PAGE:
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Last updated 3:51AM ET
February 26, 2021
Alabama
Alabama
NRC Says Farley Nuclear Plant Has Too Many Failures
(2007-09-21)
(APR - Alabama Public Radio ) - The Farley nuclear power plant has had too many equipment failures, a director of the U.S. Nuclear Regulatory Commission told plant officials Thursday.

NRC recently inspected the plant and presented their report to nearly a dozen plant officials during a meeting at the Houston County administration building near downtown Dothan.

The special weeklong inspection began Sept. 10 after two separate electrical breaker failures at the plant. During testing on Sept. 4 and 5, the two electrical breakers failed to close in unrelated failures.

Michael Ernstes, the NRC inspection team leader, said a written report of the special inspection will be finished within 30 days, The Dothan Eagle reported.

"We felt they had their arm around the situation," he said.

The breakers are part of the support cooling system for the plant's core, said Scott Shaeffer, an NRC regional supervisor.

"The breakers are part of a support system that help cool pumps that are needed to mitigate an accident if it were to occur," Shaeffer said. "There was a seven hour window where a cooling system would not have been available in the case of an emergency."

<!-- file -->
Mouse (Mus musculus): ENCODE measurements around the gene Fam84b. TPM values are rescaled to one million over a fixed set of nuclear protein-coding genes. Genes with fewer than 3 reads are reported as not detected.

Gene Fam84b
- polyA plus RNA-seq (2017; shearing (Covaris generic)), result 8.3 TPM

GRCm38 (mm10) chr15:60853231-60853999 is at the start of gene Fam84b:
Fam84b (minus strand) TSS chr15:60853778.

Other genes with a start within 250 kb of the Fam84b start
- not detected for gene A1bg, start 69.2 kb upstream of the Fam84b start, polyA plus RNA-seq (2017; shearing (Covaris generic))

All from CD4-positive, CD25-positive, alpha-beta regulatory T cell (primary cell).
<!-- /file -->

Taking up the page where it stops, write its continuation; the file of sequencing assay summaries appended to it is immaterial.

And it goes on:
Farley plant vice president Randy Johnson stressed that plant officials not the NRC discovered the problem and quickly corrected it. Plant officials plan to find a long-term solution to the breaker problem by replacing all the breakers.

"Farley is performing better now than it ever has, from an equipment reliability perspective," Johnson said. "With the breaker issue in specific, we found that, and promptly took them out of service and replaced them."

The recent breaker failures were not the only equipment issues at the plant this year.

In August, the NRC released a statement of preliminary yellow finding concerning inefficient valves at the plant. That finding included a substantial risk concern.

Charles Casto, an NRC division director out of Atlanta, said most equipment failures are also organizational failures.

"There have been too many equipment failures at Farley in our opinion," Casto said.

No final decision has been made by the NRC regarding either equipment failure.

Casto said the Farley plant will have to identify both its mechanical and organizational problems. He said that would help the plant make the necessary corrections.

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Information from: The Dothan Eagle

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